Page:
Lockheed Martin’s latest dividend increase is its 11th consecutive annual double-digit increase on record. An illustration of the robust dividend growth at this aerospace company, the largest U.S. government contractor, is the fact that over the past five years LMT’s dividends grew at an average rate of 22.3% per year. Despite such vigorous increases, the company’s payout ratio has remained manageable, demonstrating the company’s earnings power over the long-term periods. Indeed, Lockheed Martin has a wide moat, and is operating in a sustainable industry, which means it is able to withstand various adverse effects, such as the sequestration and budgetary austerity, better than most competitors. So far this year, the company has generated as much as $2.4 billion in free cash flow and has distributed some 69% of it in dividends and share buybacks. In fact, recently, the company expanded its share repurchase plan by $3 billion, thereby boosting shareholder value. Despite the budget instability, LMT, which has a strong cash flow generating capacity, represents an attractive income play with a rich dividend yield and robust dividend growth.
Philip Morris is the global marketer of popular cigarette brands, with seven of its brands making the top 15 global brands. The company has a wide geographic diversification, deriving the lion’s share of its revenues from emerging markets. The company is characterized by robust organic growth, high margins, good brand performance, and strong pricing power. It is also a major free cash flow generator. Earlier this year, the stock was selected as one of Morgan Stanley’s “20 for 2016,” the list of favorite high-quality stock to own for the next three years. Since 2008, PM has returned more than $59 billion to its shareholders, out of which nearly 41% was in dividends and the rest in share repurchases. The company has a large multi-billion share buyback program effective for the next two years. It is currently pursuing an international expansion in Africa vis-à-vis a purchase of a 49% stake in United Arab Emirates-based Arab Investors-TA (FZC) (“AITA”) for $625 million. This deal will give Philip Morris an almost 25% economic interest in the Algerian Société des Tabacs Algéro-Emiratie (“STAEM”), a joint venture which is 51% owned by AITA and 49% by the Algerian Société Nationale des Tabacs et Allumettes SpA, the market leader.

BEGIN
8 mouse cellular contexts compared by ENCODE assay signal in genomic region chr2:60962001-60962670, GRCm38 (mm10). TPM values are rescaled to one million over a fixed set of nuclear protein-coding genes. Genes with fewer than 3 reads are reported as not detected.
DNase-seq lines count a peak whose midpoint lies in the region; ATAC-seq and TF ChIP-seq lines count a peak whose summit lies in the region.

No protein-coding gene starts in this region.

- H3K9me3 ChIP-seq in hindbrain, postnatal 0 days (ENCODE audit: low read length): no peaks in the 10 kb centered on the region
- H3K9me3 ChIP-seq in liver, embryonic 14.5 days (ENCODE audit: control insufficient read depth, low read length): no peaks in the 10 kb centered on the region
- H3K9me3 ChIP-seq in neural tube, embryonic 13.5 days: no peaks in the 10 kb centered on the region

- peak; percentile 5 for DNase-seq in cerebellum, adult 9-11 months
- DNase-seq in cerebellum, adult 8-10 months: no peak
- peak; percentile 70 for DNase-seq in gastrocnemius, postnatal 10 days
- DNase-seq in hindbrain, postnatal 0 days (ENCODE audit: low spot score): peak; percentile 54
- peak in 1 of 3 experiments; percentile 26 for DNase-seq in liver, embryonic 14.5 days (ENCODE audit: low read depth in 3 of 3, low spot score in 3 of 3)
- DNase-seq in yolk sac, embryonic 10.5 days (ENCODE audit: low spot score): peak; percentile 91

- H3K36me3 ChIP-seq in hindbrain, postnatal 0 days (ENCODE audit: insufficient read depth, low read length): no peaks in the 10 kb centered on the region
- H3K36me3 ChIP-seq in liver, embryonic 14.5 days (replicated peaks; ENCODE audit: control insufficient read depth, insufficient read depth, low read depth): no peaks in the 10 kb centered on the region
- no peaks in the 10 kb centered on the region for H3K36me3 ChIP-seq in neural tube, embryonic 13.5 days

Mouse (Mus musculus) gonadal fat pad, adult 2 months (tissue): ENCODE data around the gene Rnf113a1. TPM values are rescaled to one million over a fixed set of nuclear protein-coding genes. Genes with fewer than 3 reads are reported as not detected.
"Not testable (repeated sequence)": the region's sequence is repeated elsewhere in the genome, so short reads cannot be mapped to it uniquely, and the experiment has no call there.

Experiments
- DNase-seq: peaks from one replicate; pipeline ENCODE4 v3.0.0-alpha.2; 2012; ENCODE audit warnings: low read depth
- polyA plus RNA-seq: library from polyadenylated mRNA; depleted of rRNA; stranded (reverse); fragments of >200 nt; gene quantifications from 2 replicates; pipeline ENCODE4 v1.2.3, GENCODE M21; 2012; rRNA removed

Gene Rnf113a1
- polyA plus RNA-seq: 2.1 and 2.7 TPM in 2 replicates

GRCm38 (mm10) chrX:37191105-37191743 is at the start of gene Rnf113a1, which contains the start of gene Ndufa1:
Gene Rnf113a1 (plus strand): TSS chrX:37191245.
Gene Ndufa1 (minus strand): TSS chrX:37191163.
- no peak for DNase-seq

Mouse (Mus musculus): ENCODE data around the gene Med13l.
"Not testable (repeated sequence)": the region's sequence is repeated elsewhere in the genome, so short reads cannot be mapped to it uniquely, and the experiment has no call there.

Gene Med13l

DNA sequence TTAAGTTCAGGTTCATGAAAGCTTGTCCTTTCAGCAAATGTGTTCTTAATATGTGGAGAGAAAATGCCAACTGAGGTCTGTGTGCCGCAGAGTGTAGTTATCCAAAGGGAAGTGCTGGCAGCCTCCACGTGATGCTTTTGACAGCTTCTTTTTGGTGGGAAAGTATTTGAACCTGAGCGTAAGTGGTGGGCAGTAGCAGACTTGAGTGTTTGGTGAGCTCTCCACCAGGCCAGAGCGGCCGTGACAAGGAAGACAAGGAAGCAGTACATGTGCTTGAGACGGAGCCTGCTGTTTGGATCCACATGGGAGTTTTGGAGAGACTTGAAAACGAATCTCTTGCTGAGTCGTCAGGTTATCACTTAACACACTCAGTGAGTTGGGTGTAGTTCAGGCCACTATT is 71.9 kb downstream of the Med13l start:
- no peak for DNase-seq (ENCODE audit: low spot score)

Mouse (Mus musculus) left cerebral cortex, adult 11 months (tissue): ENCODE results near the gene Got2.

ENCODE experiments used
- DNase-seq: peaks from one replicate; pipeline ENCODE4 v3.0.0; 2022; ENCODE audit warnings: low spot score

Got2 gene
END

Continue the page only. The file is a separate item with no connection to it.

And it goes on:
Williams Companies is a high-growth firm, whose good fortunes are a result of the shale gas boom that has lead to a surging demand for energy transportation infrastructure services. The company thus generates significant fee-based revenues from long-term contracts that depend on oil and gas transportation volumes and not necessarily on commodity price fluctuations. These fee-based revenues, which the company sees topping 74% of total revenues by 2015, give a dose of stability and security to the company’s cash distributions. Due to an expected surge in profitability within the next two years, WBM projects to boost its dividends (distributions) at a 34% CAGR between 2010 and 2015. In fact, WMB distributions are forecast to increase from $1.44 per unit in 2013, to $1.75 per unit next year and $2.11 per unit in 2015. Despite such a robust dividend growth, the company’s payout coverage will still be comfortable at 1.30x within two years.
In conclusion, there are many solid companies producing robust dividend growth. Some of the best among them have a proven earnings power over time and capacity to generate strong cash flow. Their double-digit dividend growth will prop up returns, and may be interesting for long-term income investors pursuing rising income flows from dividends with a potential for capital growth.